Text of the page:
Menopause | myVMC

Menopause is the term used when women permanently stop having menstrual periods. It can be diagnosed after one year with no periods following the final menstrual period(FMP). Menopause may occur naturally, or may occur due to chemotherapy, surgery, or radiation.

Read more on myVMC – Virtual Medical Centre website

About menopause | Jean Hailes

Menopause means you have had your final menstrual period, but how do you know when your last period has occurred? What menopause is, what happens at menopause, what happens to your hormones at menopause and whether there is a way of diagnosing menopause a

Read more on Jean Hailes for Women's Health website

Causes of menopause | Jean Hailes

Menopause is defined as the final menstrual period. Menopause occurs when there has been a change in a womans reproductive hormones and the ovaries are no longer able to release any eggs. Menopause can occur naturally and at the expected age, prematurel

Read more on Jean Hailes for Women's Health website

Menopause symptoms | Jean Hailes

Symptoms of menopause generally include hot flushes, vaginal changes and mood swings. There are other physical and emotional symptoms of menopause but no one woman will experience menopause in the same way. Culture, general level of health and wellbeing,

Read more on Jean Hailes for Women's Health website

Menopause | Jean Hailes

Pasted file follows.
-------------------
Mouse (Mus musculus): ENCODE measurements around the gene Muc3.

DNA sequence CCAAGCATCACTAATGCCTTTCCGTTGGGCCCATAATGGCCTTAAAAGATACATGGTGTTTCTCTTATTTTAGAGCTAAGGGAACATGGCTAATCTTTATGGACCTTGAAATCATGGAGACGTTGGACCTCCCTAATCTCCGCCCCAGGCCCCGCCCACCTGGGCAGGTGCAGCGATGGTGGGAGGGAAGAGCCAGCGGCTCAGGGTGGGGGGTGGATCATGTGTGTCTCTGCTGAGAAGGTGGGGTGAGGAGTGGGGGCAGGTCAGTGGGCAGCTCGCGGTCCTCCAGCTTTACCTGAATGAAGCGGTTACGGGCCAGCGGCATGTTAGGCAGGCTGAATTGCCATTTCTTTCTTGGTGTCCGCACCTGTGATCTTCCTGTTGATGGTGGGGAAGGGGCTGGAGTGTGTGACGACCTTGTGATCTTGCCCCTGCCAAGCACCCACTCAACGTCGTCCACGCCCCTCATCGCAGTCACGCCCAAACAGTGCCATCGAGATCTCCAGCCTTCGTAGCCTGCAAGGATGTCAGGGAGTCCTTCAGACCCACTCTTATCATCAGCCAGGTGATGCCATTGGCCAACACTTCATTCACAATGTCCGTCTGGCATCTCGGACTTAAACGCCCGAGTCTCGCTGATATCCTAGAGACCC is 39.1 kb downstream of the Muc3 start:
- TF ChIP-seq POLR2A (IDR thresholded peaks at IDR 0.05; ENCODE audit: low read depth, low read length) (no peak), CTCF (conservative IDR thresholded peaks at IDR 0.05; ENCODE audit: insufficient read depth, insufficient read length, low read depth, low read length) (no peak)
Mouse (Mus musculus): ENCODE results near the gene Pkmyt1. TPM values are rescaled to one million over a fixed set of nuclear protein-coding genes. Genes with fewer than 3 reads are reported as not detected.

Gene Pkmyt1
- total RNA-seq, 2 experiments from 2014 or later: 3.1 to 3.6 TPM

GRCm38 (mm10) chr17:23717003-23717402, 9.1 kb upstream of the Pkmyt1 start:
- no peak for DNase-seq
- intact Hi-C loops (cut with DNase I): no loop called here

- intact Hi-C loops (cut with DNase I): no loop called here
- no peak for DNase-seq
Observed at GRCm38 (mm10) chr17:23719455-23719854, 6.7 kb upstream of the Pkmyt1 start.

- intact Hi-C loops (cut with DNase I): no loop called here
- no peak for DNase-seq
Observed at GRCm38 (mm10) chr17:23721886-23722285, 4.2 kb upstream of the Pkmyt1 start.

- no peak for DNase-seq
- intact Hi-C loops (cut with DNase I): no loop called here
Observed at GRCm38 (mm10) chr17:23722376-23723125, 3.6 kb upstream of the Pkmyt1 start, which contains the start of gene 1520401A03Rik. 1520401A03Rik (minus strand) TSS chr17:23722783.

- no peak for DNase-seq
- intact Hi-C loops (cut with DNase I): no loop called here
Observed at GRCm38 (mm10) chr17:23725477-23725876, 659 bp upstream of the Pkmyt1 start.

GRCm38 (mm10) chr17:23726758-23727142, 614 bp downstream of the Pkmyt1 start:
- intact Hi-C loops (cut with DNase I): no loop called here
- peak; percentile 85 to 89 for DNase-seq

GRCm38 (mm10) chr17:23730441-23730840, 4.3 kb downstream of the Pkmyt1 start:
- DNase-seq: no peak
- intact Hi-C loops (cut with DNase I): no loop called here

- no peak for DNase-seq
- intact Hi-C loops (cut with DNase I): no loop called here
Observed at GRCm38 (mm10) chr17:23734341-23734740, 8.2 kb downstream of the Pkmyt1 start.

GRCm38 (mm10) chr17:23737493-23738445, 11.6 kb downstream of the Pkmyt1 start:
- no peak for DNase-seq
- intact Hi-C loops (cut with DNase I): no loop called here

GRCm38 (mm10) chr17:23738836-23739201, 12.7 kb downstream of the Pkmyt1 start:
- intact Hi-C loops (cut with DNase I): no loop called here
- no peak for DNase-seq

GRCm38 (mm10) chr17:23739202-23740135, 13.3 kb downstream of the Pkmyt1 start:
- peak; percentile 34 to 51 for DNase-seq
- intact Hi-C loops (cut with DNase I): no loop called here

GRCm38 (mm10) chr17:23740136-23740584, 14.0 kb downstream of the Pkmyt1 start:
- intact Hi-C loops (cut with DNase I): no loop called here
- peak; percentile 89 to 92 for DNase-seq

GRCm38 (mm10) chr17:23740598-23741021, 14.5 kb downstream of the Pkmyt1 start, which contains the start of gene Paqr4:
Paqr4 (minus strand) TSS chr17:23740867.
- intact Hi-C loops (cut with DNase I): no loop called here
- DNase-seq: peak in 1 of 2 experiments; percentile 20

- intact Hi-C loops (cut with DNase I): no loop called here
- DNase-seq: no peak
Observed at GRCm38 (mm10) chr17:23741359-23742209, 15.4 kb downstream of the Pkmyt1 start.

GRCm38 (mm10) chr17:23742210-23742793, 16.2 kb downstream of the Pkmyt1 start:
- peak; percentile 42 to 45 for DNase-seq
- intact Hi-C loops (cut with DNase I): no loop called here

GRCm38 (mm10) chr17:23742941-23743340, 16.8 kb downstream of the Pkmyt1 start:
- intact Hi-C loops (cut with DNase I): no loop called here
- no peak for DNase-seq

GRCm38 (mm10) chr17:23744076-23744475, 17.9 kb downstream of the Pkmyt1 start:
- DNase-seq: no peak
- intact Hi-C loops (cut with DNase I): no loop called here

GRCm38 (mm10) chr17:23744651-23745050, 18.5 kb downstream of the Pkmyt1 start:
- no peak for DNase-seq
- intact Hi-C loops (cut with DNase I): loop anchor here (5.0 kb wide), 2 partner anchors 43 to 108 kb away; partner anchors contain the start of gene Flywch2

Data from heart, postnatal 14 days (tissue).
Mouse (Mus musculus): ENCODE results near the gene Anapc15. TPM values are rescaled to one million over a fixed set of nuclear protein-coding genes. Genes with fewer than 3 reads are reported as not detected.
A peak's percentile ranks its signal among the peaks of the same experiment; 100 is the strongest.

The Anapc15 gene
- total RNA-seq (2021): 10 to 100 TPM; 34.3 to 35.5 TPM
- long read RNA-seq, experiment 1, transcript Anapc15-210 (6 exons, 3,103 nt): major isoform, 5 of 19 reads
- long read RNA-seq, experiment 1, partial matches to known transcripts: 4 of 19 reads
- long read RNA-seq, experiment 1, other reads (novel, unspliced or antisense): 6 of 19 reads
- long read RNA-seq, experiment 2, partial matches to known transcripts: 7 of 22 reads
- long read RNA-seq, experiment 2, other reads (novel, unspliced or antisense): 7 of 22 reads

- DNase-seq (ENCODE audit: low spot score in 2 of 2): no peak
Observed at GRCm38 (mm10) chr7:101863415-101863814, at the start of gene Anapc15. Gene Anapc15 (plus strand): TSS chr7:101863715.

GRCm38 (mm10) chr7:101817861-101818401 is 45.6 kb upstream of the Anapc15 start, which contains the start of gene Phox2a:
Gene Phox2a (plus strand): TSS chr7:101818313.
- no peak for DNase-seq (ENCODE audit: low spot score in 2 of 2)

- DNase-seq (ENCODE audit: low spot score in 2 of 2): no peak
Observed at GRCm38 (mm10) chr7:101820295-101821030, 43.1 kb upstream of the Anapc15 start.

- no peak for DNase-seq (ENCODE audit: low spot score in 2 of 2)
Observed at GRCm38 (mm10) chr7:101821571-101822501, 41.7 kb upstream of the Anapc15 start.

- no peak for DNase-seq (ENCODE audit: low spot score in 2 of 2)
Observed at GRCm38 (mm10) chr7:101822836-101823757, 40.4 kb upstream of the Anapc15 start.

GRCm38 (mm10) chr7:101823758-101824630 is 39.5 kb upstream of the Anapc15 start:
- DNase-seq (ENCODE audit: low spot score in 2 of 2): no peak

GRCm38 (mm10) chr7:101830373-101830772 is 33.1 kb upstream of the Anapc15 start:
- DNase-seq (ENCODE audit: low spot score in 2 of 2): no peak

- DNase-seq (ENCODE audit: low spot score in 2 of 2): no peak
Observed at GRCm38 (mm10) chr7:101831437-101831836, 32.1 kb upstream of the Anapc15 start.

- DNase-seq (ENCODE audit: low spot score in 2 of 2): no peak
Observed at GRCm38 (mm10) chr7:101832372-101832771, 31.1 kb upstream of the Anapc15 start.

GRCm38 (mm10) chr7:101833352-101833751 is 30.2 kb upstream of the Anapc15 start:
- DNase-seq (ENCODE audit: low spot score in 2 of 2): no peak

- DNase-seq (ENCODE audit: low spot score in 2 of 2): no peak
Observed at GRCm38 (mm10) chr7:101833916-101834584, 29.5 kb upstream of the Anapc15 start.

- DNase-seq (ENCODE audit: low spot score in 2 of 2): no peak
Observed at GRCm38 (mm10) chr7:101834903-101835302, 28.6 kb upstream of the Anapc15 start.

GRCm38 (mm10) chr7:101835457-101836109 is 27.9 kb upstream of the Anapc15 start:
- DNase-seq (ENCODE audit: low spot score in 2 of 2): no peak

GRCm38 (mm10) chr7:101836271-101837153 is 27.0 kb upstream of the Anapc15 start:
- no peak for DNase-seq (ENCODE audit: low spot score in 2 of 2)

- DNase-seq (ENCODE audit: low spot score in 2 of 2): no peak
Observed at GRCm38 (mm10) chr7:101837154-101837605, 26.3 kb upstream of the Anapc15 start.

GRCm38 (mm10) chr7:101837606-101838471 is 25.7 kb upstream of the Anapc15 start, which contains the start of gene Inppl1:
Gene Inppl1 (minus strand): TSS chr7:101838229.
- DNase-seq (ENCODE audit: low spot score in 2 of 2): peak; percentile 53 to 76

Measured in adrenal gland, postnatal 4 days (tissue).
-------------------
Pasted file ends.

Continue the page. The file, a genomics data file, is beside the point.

Menopause is defined as the final menstrual period. It occurs when there has been a change in a womans reproductive hormones and the ovaries no longer release any eggs. Menopause can occur naturally and at the expected age, prematurely or early. Periods

Read more on Jean Hailes for Women's Health website

Menopause and Sleep

The Sleep Health Foundation is a non-profit organisation and Australian public advocate for sleep health and aims to improve people’s lives through better sleep.

Read more on Sleep Health Foundation website

Sleep Disturbances in Menopause | myVMC

Women are more likely to experience sleep disturbances in the menopausal period than at other times of life. Poor quality sleep is a common complaint amongst menopausal women, of whom 2550% report sleep difficulties, compared to some 15% of the general population.

Read more on myVMC – Virtual Medical Centre website

Sex After Menopause | myVMC

Changes in sexual feelingsduring and after menopause are caused byhormonal and psychosocial changes, and can be permanent.

Read more on myVMC – Virtual Medical Centre website

Check your symptoms Find a health service

Healthdirect 24hr 7 days a week hotline

24 hour health advice and information you can count on

1800 022 222

Government Accredited with over 140 information partners

We are a government-funded service, providing quality, approved health information

Australian Government, health department logo ACT Government logo New South Wales government, health department logo Northen Territory Government logo Government of South Australia, health department logo Tasmanian government logo Government of Western Australia, health department logo
Feedback